Last night my husband made lamb ribs (as I mentioned yesterday). He made a sauce with molasses, soy sauce and something else that I can't remember. I sauteed our dandelion greens (maybe 1/2 a pound) in 2 tablespoons of butter and about that much garlic. The scent was heavenly. The ribs were barbaric - meaty and greasy. I told my son I had this urge to yell out "Wilma don't spare the spare ribs" - they were that good. My husband and son felt they were too greasy. I loved it. I just loved the whole idea of them. They were not easy to eat. My first one I ate with my hands so the second one I tried using a knife but they were so tight and so many bones that it was an impossible task. I still loved them. As for the dandelion greens - I loved them less but they were tasty. Slightly bitter, as expected, but not as bitter as eating them raw. A cup of dandelion greens has about 25 calories. I did cover them in butter but not so much that they were calorie prohibitive. For survival, I'd need a lot more butter to keep the weight on but for a spring low-cal treat they were good. It didn't take me long to gather the leaves and I did have to wash them (and pull out several stray grass bits as I was cooking) but all in all, I found them worth the work. I keep seeing dandelions everywhere. It makes me excited because there is a food. I don't have a ton of root but I can't wait to play with that either. I, also, keep finding more and more oregon grape plants. I can't wait for the berries. The berries are not tasty (the books say) but they are high in pectin so will be a great addition to making jellies. I'd love to be able to stop buying pectin and use the berries. I thought about juniper berries yesterday as I was walking. I'm going to look that up and see what I can do. I would love to harvest some berries since I come across recipes that use them every now and again. I've been adding some dehydrated oranges to my tea every morning. I really like it. When I finish the tea, I pour water over them and have a great treat. I've been drinking so much water, I might just float away. It's good though, the temperature went from 50 to 80 practically overnight. We got a good season this year if the warm weather holds. I hope to get my garden started. I'll be putting in some zucchini seeds and the like, saving the plants for a little while longer to make sure they are hardy enough for the weather. I did see a wonderful idea for protecting your plants outside - surround them in hay bales and cover with windows. I might just use plastic or pick up a piece of Plexiglas. I do recommend going out and trying dandelions - bitter greens are supposed to be great for digestion. Supposedly the bitter causes the stomach to produce more acid (heartburn is actually caused by not having enough acid not an excess as we have been lead to believe). The added acid helps the body be more efficient, reducing problems like heartburn.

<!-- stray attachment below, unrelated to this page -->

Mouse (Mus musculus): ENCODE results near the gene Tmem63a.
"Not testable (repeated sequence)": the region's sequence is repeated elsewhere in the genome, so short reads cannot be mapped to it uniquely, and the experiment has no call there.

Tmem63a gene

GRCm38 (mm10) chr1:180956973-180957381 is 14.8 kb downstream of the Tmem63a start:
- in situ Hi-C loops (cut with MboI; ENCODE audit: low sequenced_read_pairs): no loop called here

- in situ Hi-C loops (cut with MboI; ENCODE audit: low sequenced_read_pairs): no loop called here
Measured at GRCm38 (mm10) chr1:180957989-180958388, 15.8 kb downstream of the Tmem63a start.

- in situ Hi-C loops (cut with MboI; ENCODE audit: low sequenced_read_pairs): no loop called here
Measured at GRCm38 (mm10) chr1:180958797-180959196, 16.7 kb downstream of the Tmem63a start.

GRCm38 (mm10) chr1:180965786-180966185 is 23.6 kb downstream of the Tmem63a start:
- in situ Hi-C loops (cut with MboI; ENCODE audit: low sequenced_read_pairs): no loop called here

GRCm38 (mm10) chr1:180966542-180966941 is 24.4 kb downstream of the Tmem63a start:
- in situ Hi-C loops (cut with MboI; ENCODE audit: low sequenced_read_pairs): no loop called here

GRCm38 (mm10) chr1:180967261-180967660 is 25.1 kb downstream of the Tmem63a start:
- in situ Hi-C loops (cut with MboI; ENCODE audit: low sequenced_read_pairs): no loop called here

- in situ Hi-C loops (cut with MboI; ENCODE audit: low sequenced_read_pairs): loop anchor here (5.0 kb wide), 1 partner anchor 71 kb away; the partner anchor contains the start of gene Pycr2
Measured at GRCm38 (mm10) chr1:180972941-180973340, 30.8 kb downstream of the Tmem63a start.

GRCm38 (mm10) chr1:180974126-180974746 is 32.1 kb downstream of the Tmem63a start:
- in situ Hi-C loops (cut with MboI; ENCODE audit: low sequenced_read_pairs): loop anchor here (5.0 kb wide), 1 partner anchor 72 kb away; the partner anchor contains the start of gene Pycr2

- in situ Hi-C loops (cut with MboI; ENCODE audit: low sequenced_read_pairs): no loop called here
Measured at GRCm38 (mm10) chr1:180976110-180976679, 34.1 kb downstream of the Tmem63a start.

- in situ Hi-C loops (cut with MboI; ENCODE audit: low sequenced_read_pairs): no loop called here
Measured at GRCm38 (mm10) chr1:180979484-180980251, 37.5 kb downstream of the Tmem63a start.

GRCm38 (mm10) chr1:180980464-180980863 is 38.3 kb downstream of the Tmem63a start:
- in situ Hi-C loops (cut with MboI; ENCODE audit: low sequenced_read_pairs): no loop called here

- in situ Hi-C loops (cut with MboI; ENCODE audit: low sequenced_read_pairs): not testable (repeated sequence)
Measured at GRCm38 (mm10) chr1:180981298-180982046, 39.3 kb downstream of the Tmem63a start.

Monday, April 23, 2012

Fishing and Foraging

This weekend was a blur of activity as we finally got a weekend of amazing weather. It's the start of fishing and foraging season in the Palouse. The fish hadn't gotten the memo but all the lakes and ponds will be stocked for next weekend's big opening so the fishing will happen. Dandelions are out and about. I keep finding lots of yards filled with them. We've been picking from empty lots and public spaces. I managed to get several roots and a bucket of greens that we'll be eating tonight with lamb ribs (doesn't that sound yummy). The roots make great tea so I'll have enough for a few cups. I'll get more later. Right now I am focusing on flowers. I plan to make dandelion jelly. If all goes right I'll be making it with honey and sugar. My goal is to learn to can with honey and stop using white sugar all together. We went out to Rainbow Lake. The fish were not biting and our winter white skin was not liking the 80 degree sun (my arms got burnt and made me very sad - I knew I should have worn a long sleeve shirt). We were careful and all wore hats so the burns were limited to forearms (and my husband's neck where he had let a few buttons go open). My son did catch one nice little trout and it went into the freezer. We went on a search for mushrooms but none were found (not a single one, edible or not). We did find an oregon grape so I dug up two of the roots. We have oregon grape all over WSU but I didn't think they'd like us digging up the roots. They probably won't mind us taking the berries when they come (especially since there are a ton of plants). We did find something we thought were cattail shoots and then got to looking. They weren't cattails and I'm not sure what they are but we ate some as we picked and it didn't kill us. I do want to identify the plant before we eat what we have left. Most grasses are edible but I don't believe in taking the chance. We did find Arnica as we were heading home. The hills are covered in the plants but they were not easy to harvest. We got one and my mother is working on cleaning it up (except she might be allergic so I'll be cleaning it up and playing with it). No baking or even cooking happened this weekend. We did get a bountiful basket and added a box of tomatoes to the mix. I have 25 pounds of tomatoes that will be canned and dehydrated so we have some until our garden starts producing them. My mother bought a thing of culture so we can make our own cream cheese and maybe even some kimchee. Lots of great experiments coming soon. I'll be shifting this blog over to the new website in May and I am excited.